“On Monday, President Trump instructed me to look into Chinese laws, policies, and practices which may be harming American intellectual property rights, innovation, or technology development,” said US Trade Representative Robert Lighthizer in a statement posted Friday on his official website.
“After consulting with stakeholders and other government agencies, I have determined that these critical issues merit a thorough investigation. I notified the President that today I am beginning an investigation under Section 301 of the Trade Act of 1974,” added the statement.
Beijing views the use of Section 301 as an act of aggression since it allows the US president to take action against the Chinese economy without consulting the World Trade Organization (WTO), which China joined as a member in 2001.
China has repeatedly warned Washington against bypassing the WTO since January. Its commerce ministry issued a statement on Tuesday expressing “serious concern” over Trump’s order to investigate US-China trade ties, insisting that the government would “definitely adopt all appropriate measures to vigorously defend the lawful rights and interest of China.”
“If the US side ignores the facts, and disrespects multilateral trade principles in taking actions that harms both sides’ trade interests, China will absolutely not sit by and watch, will inevitably adopt all appropriate measures, and resolutely safeguard China’s lawful rights,” the statement added.
Moreover, China’s Foreign Ministry spokesperson Hua Chunying insisted in a Thursday press conference that “Section 301 has been denounced by other nations for its unilateralism since it came out.”
“The US has made promises to the international society, noting that it will execute the section in a way that accords with WTO rules. The US should keep its promises and not become a destructive force that undermines multilateral rules,” she added.
“There is no winner in a trade war,” she further emphasized. “We hope the relevant people can refrain from dealing with a problem in the 21st century with a zero-sum mentality from the 19th or the 20th century.”
During the event for signing the probe order, Trump emphasized that “Washington will turn a blind eye no longer” to Beijing’s “theft” of US industrial secrets.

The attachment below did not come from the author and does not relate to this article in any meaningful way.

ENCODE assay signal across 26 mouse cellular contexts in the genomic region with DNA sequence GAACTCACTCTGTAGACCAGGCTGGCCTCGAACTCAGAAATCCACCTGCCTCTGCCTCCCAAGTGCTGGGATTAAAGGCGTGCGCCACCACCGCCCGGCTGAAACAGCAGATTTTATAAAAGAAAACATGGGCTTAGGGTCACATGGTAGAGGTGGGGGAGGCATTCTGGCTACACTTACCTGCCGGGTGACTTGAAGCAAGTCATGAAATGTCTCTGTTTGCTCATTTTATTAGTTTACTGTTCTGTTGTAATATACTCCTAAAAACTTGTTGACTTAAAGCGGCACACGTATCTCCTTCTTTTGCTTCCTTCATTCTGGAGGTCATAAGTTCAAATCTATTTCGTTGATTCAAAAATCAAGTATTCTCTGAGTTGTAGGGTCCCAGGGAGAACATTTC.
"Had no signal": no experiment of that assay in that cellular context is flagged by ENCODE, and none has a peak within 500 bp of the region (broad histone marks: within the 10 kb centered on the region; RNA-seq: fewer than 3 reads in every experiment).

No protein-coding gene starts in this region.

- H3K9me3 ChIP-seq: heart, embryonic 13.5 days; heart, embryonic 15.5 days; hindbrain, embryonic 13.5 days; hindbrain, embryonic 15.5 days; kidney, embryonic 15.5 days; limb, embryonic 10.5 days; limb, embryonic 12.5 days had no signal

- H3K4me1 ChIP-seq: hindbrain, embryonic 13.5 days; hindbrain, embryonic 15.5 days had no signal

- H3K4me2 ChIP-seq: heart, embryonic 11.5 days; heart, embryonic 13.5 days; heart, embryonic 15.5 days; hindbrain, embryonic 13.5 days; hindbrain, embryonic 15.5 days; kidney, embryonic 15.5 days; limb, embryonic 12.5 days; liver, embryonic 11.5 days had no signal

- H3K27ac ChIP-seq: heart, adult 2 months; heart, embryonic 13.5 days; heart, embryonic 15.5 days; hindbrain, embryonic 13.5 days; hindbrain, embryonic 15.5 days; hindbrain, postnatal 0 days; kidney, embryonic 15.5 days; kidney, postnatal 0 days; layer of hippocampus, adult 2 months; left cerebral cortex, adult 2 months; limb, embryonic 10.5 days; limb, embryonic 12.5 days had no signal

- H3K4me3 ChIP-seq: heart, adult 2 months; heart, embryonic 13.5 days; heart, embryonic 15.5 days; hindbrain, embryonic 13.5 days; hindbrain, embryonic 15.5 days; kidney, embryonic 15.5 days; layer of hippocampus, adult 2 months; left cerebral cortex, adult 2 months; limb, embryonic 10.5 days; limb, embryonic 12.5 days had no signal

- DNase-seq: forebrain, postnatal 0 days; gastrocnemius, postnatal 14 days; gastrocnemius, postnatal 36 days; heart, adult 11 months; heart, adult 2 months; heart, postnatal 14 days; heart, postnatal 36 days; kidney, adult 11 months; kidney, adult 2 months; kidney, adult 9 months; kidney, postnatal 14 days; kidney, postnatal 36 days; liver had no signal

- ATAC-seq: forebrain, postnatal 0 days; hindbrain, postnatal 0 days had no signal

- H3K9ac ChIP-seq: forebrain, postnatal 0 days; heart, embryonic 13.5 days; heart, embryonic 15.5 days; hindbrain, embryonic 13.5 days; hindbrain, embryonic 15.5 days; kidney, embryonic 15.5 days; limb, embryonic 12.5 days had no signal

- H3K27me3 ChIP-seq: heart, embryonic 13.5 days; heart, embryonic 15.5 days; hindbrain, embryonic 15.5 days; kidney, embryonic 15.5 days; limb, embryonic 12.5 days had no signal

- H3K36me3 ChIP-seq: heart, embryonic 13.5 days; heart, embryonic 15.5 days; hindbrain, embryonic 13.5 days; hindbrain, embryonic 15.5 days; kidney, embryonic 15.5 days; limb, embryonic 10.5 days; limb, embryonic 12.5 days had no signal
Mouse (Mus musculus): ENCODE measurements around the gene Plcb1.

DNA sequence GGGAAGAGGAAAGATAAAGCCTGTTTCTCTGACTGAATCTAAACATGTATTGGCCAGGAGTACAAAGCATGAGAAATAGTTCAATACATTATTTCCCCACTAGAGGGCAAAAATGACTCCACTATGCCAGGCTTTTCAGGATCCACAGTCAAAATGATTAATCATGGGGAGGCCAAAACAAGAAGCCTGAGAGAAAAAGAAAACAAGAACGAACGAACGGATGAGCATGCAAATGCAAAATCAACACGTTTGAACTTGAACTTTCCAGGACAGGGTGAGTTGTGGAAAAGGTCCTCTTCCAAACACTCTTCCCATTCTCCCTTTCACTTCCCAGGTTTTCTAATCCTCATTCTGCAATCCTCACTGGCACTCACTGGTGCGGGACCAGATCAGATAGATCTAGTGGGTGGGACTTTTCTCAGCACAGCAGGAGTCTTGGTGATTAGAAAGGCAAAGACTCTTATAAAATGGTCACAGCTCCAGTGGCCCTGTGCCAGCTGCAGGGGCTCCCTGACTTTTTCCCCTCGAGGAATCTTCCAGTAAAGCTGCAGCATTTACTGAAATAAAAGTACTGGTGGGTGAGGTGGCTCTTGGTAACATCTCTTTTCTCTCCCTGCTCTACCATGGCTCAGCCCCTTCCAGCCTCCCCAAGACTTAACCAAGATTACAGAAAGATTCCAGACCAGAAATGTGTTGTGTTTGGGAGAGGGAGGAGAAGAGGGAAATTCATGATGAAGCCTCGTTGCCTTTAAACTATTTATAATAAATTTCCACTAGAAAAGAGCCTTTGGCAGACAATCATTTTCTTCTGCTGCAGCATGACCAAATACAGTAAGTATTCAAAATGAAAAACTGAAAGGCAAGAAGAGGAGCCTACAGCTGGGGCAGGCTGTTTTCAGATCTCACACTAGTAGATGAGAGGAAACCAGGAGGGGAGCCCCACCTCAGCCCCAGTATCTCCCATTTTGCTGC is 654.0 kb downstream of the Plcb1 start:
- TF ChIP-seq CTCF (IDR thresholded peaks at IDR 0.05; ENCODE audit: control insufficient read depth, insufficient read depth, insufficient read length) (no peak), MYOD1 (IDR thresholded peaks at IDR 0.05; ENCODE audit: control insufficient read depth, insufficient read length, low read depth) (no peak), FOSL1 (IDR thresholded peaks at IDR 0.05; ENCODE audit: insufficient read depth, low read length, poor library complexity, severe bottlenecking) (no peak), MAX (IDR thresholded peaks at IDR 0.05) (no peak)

Some foreign-based corporations seeking a share of the vast Chinese market have complained that Beijing forces them to hand over technology as the price of doing business in China.
US administration officials have claimed that China’s “theft” of intellectual property could be worth as much as $600 billion.
Trump’s remarks came amid heightened tensions over North Korea in recent weeks and his criticism of China’s position in face of Pyongyang’s development and tests of ballistic missiles and nuclear weapons.
“Our foolish past leaders have allowed them to make hundreds of billions of dollars a year in trade, yet they do NOTHING for us with North Korea, just talk,” Trump said in a Twitter message last month.
Beijing, however, called on Washington not to politicize bilateral trade ties. It said its trade ties with the US and North Korea’s nuclear program are two unrelated issues and “should not be discussed together.”
According to a recent report of the US-based Institute of International Finance, “A trade war between US and China will hurt not only Chinese manufacturers, but also upstream suppliers and downstream distributors such as US retailers. Per China’s Ministry of Commerce, the final US retail price of imported Chinese goods can be several times of their imports prices.”
If China decides to retaliate against the US, the price of American goods will most likely increase and markets that were once open to the US may begin to shutter.